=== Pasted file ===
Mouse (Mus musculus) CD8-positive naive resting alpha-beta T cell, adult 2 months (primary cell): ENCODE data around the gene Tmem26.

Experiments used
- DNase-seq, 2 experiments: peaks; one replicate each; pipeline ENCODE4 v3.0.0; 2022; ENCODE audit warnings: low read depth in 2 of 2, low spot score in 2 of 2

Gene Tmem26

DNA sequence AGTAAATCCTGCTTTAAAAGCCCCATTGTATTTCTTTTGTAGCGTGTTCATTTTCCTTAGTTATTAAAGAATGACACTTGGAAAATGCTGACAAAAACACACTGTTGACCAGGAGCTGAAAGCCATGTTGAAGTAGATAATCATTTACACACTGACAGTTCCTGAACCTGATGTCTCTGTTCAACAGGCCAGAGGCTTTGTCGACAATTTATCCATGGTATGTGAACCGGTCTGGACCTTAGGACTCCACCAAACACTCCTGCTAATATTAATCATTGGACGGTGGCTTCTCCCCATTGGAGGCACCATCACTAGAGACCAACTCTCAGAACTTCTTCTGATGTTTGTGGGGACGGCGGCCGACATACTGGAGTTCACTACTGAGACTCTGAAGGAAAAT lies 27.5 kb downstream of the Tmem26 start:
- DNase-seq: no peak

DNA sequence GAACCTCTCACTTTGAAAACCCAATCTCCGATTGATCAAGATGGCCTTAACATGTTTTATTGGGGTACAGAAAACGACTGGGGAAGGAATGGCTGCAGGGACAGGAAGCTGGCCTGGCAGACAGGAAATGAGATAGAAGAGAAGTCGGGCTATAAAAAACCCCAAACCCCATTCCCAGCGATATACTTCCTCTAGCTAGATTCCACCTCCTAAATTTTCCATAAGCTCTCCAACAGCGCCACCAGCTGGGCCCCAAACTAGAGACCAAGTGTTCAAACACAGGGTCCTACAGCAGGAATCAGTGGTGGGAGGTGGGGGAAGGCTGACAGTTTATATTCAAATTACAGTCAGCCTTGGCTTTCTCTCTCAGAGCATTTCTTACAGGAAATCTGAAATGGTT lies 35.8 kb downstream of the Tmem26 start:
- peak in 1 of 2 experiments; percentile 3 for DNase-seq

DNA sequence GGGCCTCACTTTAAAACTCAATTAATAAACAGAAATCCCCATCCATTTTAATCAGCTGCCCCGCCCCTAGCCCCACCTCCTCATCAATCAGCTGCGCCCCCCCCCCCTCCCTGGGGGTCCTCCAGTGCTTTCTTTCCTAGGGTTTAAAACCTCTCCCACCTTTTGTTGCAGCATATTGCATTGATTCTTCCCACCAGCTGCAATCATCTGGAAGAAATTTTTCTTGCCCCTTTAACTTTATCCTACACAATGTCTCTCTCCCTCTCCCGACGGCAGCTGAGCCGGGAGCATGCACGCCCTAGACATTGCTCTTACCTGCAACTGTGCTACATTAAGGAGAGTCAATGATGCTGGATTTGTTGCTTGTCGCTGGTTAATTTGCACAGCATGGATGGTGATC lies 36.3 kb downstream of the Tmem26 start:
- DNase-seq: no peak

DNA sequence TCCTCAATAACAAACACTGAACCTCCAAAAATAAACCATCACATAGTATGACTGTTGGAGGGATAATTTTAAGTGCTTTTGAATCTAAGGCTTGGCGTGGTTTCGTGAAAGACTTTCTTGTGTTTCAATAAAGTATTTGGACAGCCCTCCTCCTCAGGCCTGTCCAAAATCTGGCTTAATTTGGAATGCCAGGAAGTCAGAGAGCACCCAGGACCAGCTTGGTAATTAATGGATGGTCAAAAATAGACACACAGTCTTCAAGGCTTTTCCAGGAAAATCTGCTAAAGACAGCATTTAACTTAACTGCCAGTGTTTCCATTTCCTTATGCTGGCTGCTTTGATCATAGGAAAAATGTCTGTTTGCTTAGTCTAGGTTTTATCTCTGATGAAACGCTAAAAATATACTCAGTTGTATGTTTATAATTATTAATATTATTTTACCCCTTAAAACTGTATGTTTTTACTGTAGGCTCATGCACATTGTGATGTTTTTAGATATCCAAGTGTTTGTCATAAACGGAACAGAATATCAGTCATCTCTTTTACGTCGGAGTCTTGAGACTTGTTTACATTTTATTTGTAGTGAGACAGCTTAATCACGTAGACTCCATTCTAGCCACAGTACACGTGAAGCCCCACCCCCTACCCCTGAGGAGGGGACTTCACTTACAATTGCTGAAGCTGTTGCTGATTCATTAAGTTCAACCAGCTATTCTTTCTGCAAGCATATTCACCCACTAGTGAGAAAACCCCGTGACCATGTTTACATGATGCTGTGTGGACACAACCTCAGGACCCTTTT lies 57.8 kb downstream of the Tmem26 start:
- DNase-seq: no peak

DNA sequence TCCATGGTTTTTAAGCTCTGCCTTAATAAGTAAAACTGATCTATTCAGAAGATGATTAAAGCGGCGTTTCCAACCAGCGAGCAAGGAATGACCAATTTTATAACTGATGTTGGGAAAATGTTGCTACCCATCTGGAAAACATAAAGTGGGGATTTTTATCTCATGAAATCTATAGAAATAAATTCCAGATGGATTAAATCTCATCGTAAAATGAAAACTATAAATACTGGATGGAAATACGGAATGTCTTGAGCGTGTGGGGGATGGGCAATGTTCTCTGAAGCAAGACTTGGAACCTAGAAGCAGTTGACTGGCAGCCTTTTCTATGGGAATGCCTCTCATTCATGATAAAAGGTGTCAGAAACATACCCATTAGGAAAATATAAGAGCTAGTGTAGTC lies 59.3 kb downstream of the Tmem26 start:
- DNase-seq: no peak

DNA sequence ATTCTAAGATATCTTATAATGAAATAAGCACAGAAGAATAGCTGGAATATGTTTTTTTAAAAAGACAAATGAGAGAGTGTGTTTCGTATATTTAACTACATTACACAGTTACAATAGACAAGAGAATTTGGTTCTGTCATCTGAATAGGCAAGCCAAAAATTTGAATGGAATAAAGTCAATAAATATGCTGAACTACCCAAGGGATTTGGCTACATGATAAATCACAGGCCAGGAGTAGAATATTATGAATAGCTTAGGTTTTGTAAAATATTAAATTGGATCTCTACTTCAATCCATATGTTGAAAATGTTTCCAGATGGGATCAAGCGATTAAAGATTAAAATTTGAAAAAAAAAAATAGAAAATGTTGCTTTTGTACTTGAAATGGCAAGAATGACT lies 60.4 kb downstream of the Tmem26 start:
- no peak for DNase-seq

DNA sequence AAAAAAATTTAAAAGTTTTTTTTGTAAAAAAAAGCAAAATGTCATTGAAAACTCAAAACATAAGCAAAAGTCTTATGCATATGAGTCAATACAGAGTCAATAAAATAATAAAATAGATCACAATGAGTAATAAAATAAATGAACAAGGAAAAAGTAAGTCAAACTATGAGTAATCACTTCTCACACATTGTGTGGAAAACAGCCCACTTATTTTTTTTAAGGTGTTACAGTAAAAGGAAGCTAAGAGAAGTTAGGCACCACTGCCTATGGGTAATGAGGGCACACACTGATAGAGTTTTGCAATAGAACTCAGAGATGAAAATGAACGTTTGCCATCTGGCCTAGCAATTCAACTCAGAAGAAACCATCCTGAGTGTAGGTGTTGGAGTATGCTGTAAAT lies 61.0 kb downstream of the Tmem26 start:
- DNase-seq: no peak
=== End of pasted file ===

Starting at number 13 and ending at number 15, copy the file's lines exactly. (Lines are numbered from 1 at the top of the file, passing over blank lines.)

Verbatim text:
DNA sequence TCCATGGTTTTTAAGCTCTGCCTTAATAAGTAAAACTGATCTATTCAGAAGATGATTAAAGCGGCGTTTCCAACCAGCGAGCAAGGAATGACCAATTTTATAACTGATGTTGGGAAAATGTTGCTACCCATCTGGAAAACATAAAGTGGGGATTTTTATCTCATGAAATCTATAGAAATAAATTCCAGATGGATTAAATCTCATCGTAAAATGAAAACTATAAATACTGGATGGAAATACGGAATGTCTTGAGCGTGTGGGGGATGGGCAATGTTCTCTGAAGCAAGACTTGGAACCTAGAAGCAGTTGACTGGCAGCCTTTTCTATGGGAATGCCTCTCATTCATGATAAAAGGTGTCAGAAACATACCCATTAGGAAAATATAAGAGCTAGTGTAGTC lies 59.3 kb downstream of the Tmem26 start:
- DNase-seq: no peak

DNA sequence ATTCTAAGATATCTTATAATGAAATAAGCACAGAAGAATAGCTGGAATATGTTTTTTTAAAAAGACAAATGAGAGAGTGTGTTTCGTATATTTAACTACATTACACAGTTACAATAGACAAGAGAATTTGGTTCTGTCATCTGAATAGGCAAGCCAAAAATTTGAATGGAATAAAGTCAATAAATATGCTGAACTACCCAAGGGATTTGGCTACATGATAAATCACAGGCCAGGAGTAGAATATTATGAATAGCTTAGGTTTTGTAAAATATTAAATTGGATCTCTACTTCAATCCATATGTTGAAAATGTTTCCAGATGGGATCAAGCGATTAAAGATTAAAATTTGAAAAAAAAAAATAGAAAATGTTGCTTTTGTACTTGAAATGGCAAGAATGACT lies 60.4 kb downstream of the Tmem26 start: